The federal government released its final recovery strategy for the Pacific humpback whale in October 2013, more than four and a half years past its due date and too late for consideration by the National Energy Board’s Joint Review Panel, JRP, which recommended in December that the Harper Government’s Cabinet approve the Northern Gateway pipeline.

That recovery strategy identifies toxic spills and vessel traffic as two threats to the humpbacks’ survival and recovery and also shows how the whales’ critical habitat overlaps the proposed tanker route for the Northern Gateway pipeline.

The pipeline would cross hundreds of fish-bearing streams, rivers and lakes and disturb previously untouched tracts of wilderness and endangered animal habitat. It would cut through the traditional territories of 40 First Nations and Aboriginal groups, many of whom stand in opposition to the pipeline.

Page argues that by delaying the recovery strategies for these four species, and thus delaying identification of the critical habitat it must then protect, the federal government is making it easier for projects like Northern Gateway pipeline to speed through regulatory review without a full understanding of their long-term impacts on  wildlife.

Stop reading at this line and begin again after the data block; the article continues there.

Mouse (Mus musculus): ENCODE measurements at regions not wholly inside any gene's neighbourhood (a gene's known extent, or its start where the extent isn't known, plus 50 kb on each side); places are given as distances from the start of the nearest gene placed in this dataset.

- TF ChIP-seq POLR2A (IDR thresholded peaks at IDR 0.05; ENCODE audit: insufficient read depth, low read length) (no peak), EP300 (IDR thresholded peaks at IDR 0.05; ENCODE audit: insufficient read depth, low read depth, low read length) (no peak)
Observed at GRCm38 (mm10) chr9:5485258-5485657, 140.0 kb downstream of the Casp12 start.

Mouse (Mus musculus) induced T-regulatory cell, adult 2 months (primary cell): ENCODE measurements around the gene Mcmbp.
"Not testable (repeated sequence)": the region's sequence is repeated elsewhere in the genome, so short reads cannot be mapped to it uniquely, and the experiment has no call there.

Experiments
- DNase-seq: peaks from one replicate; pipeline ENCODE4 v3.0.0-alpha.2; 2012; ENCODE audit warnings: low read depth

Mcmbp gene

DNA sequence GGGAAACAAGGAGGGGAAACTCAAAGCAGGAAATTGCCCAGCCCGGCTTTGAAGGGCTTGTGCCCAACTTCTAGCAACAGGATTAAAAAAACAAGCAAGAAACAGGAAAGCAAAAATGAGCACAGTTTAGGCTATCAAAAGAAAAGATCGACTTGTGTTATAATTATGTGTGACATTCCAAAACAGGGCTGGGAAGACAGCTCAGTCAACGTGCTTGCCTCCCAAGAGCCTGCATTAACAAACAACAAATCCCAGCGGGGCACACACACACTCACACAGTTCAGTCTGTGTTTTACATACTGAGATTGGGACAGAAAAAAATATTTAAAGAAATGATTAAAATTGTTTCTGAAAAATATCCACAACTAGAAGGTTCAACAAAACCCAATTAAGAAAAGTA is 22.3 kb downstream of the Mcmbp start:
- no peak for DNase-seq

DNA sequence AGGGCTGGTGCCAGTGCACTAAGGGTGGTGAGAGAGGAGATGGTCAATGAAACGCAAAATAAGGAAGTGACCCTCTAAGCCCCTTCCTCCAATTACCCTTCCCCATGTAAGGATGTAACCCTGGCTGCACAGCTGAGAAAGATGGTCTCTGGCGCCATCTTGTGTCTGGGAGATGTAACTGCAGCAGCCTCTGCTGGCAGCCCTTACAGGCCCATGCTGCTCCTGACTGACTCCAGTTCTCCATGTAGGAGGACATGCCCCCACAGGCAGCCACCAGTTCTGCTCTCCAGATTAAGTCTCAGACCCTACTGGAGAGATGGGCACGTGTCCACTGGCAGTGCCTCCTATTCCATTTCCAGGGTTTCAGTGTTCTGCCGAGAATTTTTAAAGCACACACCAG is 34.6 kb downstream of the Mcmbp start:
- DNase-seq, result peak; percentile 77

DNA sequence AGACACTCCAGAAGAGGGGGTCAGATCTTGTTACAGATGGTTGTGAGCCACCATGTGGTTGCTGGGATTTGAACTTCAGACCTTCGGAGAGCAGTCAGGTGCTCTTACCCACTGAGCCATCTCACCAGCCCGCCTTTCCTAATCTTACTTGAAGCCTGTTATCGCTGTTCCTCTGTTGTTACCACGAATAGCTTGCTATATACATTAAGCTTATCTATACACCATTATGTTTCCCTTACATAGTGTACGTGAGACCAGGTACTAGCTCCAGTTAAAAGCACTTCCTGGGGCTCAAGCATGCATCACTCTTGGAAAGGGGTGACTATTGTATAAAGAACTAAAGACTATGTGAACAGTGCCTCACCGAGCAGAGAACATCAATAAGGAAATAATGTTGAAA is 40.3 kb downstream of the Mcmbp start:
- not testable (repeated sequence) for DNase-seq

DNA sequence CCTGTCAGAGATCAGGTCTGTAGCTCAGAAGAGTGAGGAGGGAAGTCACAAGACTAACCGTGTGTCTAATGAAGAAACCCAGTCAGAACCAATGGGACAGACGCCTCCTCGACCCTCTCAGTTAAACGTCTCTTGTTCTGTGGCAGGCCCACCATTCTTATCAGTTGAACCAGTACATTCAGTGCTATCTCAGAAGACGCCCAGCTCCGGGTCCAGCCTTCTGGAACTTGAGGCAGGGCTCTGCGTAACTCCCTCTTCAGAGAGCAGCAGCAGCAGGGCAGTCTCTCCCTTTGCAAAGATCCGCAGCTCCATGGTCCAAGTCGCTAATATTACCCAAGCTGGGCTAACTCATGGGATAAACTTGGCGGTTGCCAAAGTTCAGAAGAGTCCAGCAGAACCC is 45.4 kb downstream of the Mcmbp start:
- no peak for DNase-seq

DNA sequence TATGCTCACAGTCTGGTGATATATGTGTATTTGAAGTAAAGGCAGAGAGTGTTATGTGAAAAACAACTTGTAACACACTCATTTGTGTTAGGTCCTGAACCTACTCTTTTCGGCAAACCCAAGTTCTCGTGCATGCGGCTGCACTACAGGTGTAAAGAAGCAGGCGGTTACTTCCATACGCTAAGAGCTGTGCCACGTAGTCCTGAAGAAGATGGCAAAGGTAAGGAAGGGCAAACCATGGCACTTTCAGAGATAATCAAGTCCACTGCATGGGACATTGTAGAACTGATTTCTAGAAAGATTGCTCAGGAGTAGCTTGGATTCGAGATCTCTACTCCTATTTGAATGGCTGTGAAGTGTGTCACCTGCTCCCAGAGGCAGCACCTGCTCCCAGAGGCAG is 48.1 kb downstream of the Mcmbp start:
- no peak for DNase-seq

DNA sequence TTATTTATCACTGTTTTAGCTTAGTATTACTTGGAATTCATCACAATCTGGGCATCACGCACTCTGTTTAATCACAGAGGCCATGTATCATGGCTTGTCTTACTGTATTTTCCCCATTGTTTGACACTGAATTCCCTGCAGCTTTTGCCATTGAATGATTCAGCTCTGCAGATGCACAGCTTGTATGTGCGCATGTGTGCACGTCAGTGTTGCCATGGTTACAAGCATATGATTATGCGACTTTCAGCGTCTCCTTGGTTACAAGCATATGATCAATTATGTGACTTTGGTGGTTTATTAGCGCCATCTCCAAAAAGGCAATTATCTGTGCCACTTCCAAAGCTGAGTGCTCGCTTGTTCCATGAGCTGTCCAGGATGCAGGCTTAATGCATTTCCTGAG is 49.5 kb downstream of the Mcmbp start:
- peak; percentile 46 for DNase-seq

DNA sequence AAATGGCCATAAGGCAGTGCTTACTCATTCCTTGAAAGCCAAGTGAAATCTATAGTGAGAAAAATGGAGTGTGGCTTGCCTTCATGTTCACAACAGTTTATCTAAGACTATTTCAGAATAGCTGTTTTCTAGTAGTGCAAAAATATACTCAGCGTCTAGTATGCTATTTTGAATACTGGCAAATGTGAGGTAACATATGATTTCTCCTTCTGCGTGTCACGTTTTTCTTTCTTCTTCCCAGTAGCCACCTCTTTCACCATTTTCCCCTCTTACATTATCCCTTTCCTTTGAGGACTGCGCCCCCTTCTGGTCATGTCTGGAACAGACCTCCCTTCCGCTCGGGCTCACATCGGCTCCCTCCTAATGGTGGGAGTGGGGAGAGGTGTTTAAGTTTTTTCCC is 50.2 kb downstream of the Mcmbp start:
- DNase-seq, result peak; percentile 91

Caitlyn Vernon, campaigns director with Sierra Club BC, warns, “This recovery strategy clearly demonstrates that Northern Gateway would have a significant impact on humpback whales and their habitat, yet by the time this science was released it was too late for it to be considered by the JRP, which calls into question the credibility of the review process.”

“The federal government is now required to legally protect humpback whale critical habitat by April of this year, which makes any proposal to route tankers through their north coast habitat unviable,” said Vernon.

Prime Minister Stephen Harper says his government’s drive to diversify Canada’s energy markets does not make Cabinet approval of the Northern Gateway pipeline a done deal.

On Monday, during a moderated discussion on Canada’s economic future between the Conservative Prime Minister and Iain Black, president and CEO of The Vancouver Board of Trade, Harper said that his cabinet will balance economic and environmental interests as it makes a final decision on whether to approve the $6-billion project to link the Alberta tar sands with a new port to be built at Kitimat, British Columbia if the project is approved.

More than 160 other at-risk species, including the southern mountain caribou, another species that will be impacted by the Northern Gateway pipeline, still await the release of their recovery strategies.

“Caribou are widely recognized as a species that will be impacted by major development projects across Canada,” said John Bergenske, executive director of Wildsight, another of the plaintiff groups. “The federal government’s failure to have a recovery strategy in place that protects critical habitat for the Southern Mountain Caribou herds and other lesser-known species not only threatens Canada’s wildlife, but it breaks the law.”

Ecojustice lawyers are acting on behalf of five environmental groups in this lawsuit: the David Suzuki Foundation, Greenpeace Canada, Sierra Club BC, the Wilderness Committee and Wildsight.

Copyright Environment News Service (ENS) 2014. All rights reserved.